Wednesday, August 24th, 2016


Baud is Watching

If you're in Baltimore right now, there's a good chance you're being watched. Look side to side and you might miss it. The eyes are above you. Since January, Baltimore law enforcement officials have been testing a new system in which planes fly over the city and record everything. Although these officials neglected to tell the public about this new operation, it's something Baltimore residents -- and the rest of us -- could have assumed. Better cameras, smarter algorithms, data piping in from hovering planes (and soon low orbiting satellites) ... Big Brother has officially joined the mile high club, and your privacy is getting screwed. From Bloomberg: It's not spying if they're always watching.

+ Watch this surveillance master dissect a murder from the sky.


Anchors Away

"Individually, these pages have meaningful audiences, but cumulatively, their audience is gigantic: tens of millions of people. On Facebook, they rival the reach of their better-funded counterparts in the political media ... Such news exists primarily within users' feeds, its authorship obscured, its provenance unclear, its veracity questionable. It exists so far outside the normal channels of news production and distribution that its claims will go unchallenged." In the NYT, John Herrman provides an insightful look into the way Facebook is changing news, elections, and our minds. Inside Facebook's (Totally Insane, Unintentionally Gigantic, Hyperpartisan) Political-Media Machine.


Italy’s Earthquake

"We came out to the piazza, and it looked like Dante's Inferno. People crying help, help." More than 120 people were killed (and hundreds are still missing) after a strong earthquake hit central Italy.

+ Buzzfeed: 18 photos show scenes of devastation from Italy's earthquake.


For Better or Worse

"The United States has benefited from being the most engaged and adaptable economy in this global system -- selling goods in other countries and buying goods (cars, smartphones, clothing) that have dramatically improved the daily lives of nearly every American. But rapid economic change has also laid waste to whole industries and the communities sustained by them, resulting in toxic stress and terrible suffering." Yes, technology and globalism has improved the lives of millions. And yes, it requires some hard work at home to make sure millions of Americans don't get left in the dust of the exploding economic divide. From WaPo's Michael Gerson: The high cost of America's cheap populism


Finding Common Ground War

On the same day that Joe Biden visited Ankara, Turkish tanks opened a new offensive to help Syrian rebels capture an ISIS border stronghold.

+ The Atlantic: A team of doctors across the world is helping the only two medical professionals left in one besieged town in Syria -- via cell phone.


Of Kings and Profits

"At its peak last summer, a daily fantasy get-rich-now commercial aired every 90 seconds on television. Combined, industry leaders FanDuel and DraftKings plunged more than $750 million into TV commercials, radio spots, digital ads and other promotions. In the weeks leading up to the 2015 NFL season, the two startup companies spent more on advertising than the entire American beer industry." And then, the fantasy ended. From the always excellent Don Van Natta Jr: The implosion of the daily fantasy industry is a bro-classic tale of hubris, recklessness, political naïveté and a kill-or-be-killed culture. (Luckily I bet the under.)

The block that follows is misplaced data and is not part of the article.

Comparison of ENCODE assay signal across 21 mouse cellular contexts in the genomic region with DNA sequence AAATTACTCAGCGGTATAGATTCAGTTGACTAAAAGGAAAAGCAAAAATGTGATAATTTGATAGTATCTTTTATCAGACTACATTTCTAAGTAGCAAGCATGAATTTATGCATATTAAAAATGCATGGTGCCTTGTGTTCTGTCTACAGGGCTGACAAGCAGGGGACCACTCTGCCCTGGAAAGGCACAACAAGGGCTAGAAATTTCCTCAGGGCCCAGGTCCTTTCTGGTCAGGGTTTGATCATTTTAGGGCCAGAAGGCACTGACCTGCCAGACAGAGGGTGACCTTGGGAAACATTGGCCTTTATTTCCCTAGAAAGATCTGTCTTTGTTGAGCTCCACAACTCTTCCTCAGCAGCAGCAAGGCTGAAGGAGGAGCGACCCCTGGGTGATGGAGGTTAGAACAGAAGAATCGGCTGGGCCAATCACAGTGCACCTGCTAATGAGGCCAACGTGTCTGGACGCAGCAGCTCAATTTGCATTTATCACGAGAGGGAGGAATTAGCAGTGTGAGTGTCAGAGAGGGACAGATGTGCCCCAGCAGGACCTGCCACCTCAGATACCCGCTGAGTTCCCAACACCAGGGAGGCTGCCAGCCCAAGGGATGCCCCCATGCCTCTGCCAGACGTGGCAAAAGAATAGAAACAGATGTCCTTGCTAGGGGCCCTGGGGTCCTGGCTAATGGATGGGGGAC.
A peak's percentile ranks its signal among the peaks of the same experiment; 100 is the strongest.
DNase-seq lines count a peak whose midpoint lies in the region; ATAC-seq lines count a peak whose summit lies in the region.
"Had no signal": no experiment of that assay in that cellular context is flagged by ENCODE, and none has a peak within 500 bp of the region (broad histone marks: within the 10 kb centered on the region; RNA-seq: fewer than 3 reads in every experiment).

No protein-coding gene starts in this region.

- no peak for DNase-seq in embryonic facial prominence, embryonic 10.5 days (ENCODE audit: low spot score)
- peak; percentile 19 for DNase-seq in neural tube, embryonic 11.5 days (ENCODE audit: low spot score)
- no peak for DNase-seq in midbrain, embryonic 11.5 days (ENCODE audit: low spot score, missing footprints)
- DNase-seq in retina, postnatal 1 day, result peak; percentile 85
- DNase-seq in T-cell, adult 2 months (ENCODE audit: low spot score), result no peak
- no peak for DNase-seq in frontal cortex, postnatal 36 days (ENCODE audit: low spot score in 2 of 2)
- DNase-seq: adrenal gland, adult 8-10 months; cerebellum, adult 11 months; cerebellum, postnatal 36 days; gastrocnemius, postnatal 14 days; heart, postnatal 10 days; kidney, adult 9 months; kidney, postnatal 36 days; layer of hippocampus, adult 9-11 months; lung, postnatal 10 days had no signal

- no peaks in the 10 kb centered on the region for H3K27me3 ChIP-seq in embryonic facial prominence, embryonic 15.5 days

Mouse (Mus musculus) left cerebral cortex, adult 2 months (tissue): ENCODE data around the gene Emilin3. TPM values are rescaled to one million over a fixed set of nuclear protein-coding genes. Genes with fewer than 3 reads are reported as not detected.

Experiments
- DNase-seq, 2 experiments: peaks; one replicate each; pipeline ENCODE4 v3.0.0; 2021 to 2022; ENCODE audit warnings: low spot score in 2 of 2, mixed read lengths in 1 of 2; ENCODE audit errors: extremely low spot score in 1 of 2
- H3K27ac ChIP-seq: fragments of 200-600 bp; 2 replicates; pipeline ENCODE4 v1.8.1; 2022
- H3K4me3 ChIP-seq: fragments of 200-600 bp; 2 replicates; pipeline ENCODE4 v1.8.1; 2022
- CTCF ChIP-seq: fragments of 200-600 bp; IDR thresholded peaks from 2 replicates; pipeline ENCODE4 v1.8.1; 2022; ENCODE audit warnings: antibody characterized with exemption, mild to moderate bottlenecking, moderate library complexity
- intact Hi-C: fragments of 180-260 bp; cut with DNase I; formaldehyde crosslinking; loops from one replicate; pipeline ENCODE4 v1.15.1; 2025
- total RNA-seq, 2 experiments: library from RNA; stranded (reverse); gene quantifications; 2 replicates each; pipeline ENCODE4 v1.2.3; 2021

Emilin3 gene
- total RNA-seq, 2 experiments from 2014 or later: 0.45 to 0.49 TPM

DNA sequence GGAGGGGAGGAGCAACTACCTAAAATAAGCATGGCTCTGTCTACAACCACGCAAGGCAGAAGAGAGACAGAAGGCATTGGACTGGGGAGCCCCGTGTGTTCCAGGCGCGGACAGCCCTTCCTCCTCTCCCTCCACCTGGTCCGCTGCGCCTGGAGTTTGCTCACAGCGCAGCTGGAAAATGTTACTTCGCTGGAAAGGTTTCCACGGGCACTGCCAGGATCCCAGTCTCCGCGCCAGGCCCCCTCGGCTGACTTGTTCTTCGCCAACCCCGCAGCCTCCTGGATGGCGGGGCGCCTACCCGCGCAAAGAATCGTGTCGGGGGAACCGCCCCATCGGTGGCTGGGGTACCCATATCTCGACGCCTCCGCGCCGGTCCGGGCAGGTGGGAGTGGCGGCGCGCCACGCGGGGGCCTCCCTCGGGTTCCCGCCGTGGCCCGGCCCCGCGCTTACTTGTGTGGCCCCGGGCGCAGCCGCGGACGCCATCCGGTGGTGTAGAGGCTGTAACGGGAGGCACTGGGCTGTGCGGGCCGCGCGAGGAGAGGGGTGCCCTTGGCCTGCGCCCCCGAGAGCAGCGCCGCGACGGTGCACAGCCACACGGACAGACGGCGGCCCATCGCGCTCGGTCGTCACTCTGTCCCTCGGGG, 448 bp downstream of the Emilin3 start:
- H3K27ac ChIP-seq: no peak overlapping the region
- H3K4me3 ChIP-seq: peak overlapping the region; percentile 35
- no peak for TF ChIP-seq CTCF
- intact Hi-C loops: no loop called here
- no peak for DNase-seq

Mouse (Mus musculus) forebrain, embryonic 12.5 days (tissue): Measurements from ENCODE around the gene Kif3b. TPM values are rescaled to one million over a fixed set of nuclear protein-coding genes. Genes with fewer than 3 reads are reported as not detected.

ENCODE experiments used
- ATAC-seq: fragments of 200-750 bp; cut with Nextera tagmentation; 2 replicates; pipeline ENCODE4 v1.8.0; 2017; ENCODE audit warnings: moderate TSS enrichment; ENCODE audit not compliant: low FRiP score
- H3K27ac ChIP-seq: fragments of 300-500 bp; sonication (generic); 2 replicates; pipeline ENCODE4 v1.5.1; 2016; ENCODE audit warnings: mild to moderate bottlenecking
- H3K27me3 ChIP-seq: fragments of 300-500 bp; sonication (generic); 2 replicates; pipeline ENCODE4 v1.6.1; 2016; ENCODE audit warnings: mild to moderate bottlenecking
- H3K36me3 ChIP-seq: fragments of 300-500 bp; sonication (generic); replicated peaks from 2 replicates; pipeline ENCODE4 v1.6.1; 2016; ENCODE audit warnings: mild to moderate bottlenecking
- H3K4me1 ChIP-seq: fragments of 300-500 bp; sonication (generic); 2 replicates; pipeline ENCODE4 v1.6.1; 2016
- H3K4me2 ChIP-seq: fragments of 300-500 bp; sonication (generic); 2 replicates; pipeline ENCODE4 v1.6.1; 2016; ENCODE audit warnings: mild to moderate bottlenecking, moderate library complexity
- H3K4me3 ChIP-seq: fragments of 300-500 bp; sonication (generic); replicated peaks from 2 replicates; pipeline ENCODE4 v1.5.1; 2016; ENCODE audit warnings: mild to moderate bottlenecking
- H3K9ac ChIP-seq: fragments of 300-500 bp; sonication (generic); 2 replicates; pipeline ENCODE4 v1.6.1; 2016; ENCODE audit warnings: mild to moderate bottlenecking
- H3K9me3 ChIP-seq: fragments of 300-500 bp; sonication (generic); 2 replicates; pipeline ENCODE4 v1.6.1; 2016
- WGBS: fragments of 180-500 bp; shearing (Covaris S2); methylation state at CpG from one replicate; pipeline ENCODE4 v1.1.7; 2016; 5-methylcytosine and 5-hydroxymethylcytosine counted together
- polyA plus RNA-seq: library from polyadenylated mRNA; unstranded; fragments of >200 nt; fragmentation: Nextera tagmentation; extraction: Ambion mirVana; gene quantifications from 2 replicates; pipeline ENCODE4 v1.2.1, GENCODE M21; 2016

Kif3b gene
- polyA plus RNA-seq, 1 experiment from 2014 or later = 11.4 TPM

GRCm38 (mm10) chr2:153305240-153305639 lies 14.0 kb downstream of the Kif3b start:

Don Draper’s Trigger Finger

It took us a few days to figure out what happened at the Rio gas station now made famous by Ryan Lochte's creative imagination. But what happened next was almost instant. Speedo, Ralph Lauren, and several other sponsors ran for their lives. It wasn't always like this. Back in the day -- before social media -- you had to work really hard to lose a sponsor. The New Yorker's James Surowiecki on the new impatience of corporate sponsors.

+ "Many people were outraged by the video, which Sarah filmed, saying it showed an inhumane way to kill a bear. The Alberta government responded by outlawing spear hunting, and it is now considering filing charges against Josh." After she shared a video of her husband spearing a bear, Under Armour dropped hunter Sarah Bowmar from their payroll. Some hunters were pretty unhappy with the move.


Teen Acres

"The idea behind private behavior modification facilities -- boarding schools, military-style boot camps, wilderness programs -- dates back at least 50 years. For a price, they have promised to treat teens with substance abuse and behavioral or emotional issues, while also letting them take classes to satisfy state requirements for a high school education. But there's little evidence that 'tough love' techniques such as isolation and humiliation actually work." Sebastian Murdock in HuffPo: The troubled-teen industry has been a disaster for decades. And it's still not fixed. I'm glad my parents stuck with their Jewish teen bootcamp (Hebrew School, Xanax).


Twenty, Twenty One, Whatever it Takes

"The arena was full of people who had been waiting for this, and there was, in the air, a sense of adulation and tearful communion that I associate with acts at the level of Beyoncé -- a feeling that is particular to a handful of arena-filling musicians each year." The slippery appeal of the biggest new band in America. Music journalists are catching onto Twenty One Pilots (although this piece underestimates their talent). NextDraft readers, of course, were already tuned in.


Bottom of the News

You better check your zipper. No, it's not down. But it probably has the letters YKK on it. Here's a quick video that explains what those letters mean.

+ Congrats to DMX on his 15th child. It's true what they say. 15 is actually easier than 14.

+ Lake George in New York is now home to the last Howard Johnson restaurant.

+ NPR: Voice recognition software finally beats humans at typing.